SEOUL, South Korea — Contec said June 10 that it had raised 61 billion won ($47.3 million) in a Series C funding round to pursue its goal of building a global ground station network and operating its own Earth observation satellites. 

Including 13.6 billion won raised in the two previous funding rounds, the South Korean company has raised 74.6 billion won ( or nearly $58 million) since it was founded in 2015 as a spin-off from the Korea Aerospace Research Institute. Contec is planning to go public next year, recently hiring Daeshin Securities to manage the IPO.

The Series C round was led by domestic venture capital Spring Ventures, with six other institutions joining as new investors. It attracted additional funding from three existing investors, Korea Investment Partners, Korean Development Bank and Atinum Investment.

“We are planning to go public next year, without a pre-IPO funding round,” Contec founder and CEO Lee Sung-hee told SpaceNews. “To that end, there are many things we should do with the fund raised this time.”

Lee said the company currently operates six ground stations, including two in South Korea (Seoul and Jeju Island) and four overseas in Ireland, Alaska, Sweden and South Africa. Six more will be operational in Malaysia, Australia, South Korea’s port city of Busan, and Chile by the end of November.

“We aim at operating twelve RF ground stations in 10 locations around the world by the end of the year,” the chief executive said. “We will build three more in 2023, each in Portugal, Mexico and Southeast Asia. That means we will operate 15 [radio-frequency]ground stations by the end of 2023.”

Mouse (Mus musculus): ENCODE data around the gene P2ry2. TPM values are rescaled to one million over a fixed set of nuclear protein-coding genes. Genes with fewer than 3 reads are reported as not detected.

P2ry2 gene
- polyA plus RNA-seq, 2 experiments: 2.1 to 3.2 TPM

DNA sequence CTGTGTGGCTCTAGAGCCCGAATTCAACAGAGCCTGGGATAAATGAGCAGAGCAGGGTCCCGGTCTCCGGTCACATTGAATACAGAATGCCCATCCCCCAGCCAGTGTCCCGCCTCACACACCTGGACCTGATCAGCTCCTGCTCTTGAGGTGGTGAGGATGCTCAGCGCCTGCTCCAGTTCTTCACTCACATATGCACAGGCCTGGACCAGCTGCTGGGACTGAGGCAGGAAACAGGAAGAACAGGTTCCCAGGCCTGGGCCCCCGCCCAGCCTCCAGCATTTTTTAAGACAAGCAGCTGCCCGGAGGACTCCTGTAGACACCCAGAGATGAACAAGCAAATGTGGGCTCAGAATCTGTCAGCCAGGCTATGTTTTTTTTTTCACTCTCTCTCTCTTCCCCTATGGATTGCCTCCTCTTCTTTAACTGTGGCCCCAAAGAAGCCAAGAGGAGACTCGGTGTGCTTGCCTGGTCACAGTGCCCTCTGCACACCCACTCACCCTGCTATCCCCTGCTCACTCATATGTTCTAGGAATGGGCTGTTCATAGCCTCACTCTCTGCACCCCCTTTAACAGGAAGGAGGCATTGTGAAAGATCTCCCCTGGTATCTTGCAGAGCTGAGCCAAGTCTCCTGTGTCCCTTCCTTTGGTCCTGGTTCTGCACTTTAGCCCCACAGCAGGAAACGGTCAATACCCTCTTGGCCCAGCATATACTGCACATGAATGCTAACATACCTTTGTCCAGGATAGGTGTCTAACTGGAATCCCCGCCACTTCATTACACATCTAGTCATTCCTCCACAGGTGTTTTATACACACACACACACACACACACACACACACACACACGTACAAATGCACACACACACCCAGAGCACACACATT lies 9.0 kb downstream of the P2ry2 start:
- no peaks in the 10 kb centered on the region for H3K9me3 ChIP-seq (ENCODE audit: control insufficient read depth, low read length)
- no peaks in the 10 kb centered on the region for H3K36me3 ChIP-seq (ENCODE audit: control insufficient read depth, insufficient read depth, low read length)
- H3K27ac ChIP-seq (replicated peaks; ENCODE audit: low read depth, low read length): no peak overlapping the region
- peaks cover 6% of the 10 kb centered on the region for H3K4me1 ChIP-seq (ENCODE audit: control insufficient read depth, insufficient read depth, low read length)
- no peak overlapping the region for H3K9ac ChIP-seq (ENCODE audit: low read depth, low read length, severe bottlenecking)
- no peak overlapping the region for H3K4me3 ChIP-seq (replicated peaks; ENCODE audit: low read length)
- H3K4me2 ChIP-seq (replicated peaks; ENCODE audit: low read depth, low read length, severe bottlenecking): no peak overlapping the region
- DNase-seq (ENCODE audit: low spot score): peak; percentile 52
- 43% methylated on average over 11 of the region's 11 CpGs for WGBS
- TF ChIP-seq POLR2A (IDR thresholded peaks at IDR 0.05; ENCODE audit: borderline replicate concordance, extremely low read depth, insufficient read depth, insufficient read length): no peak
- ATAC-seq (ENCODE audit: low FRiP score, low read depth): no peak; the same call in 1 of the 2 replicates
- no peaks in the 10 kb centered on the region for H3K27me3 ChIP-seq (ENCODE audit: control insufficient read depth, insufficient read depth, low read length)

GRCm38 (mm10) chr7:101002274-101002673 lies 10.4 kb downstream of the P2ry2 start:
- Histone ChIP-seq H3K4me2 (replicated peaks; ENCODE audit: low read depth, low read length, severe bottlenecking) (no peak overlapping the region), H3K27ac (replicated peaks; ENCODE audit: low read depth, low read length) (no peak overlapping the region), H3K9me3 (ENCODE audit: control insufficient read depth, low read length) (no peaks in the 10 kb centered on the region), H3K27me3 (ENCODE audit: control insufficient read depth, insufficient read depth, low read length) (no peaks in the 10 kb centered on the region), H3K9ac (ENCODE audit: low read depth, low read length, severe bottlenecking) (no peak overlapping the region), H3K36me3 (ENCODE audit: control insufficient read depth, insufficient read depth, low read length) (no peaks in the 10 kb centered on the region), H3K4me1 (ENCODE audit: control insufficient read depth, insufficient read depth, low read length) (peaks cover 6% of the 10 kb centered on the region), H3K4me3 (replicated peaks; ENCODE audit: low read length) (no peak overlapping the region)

Lee said the company will also operate three optical ground stations by 2024. “The first optical ground station will be operational in Australia by November 2023. A contract for this has already been signed,” he said. “We will build two more in 2024, one in the Middle East and the other in the United States. While it’s not decided where to put it in the U.S., there are candidates: Texas, Colorado or New Mexico.”

Contec projects rapidly increasing demand for optical ground stations as more satellites adopt laser links as the primary means for communicating with ground stations.

Space situational awareness is another market the company is planning to tap.  Lee said Contec will go into SSA services next year. To that end, Contec will install a cluster of four telescopes in an undisclosed location next year and two more the following year.

On top of this, Contec is planning to develop and operate its own fleet of Earth observation satellites. Lee said the company would soon sign a contract with a European satellite maker to jointly develop a synthetic-aperture radar satellite capable of producing 50-centimeter-resolution imagery. 

“We will proceed with development as efficiently as possible in order to launch the [synthetic aperture radar] satellite in the third or fourth quarter of 2023,” Lee said. “Then we will develop and launch one more.” 

Meanwhile, Contec’s first electro-optical satellite is set to launch in the fourth quarter of 2023 on a SpaceX Falcon 9 rocket, according to the chief executive. Contec contracted in 2021 with U.S. smallsat mission integrator NanoAvionics for a 16-unit cubsesat bus will carry a Contec laser communications terminal and a 1.5-meter-resolution imager supplied by South Africa’s Simera Sense.

Park Si-soo covers space industries in South Korea, Japan and other Asian countries. Park worked at The Korea Times — South Korea's leading English language newspaper — from 2007 to 2020. He earned a master’s degree in science journalism from Korea...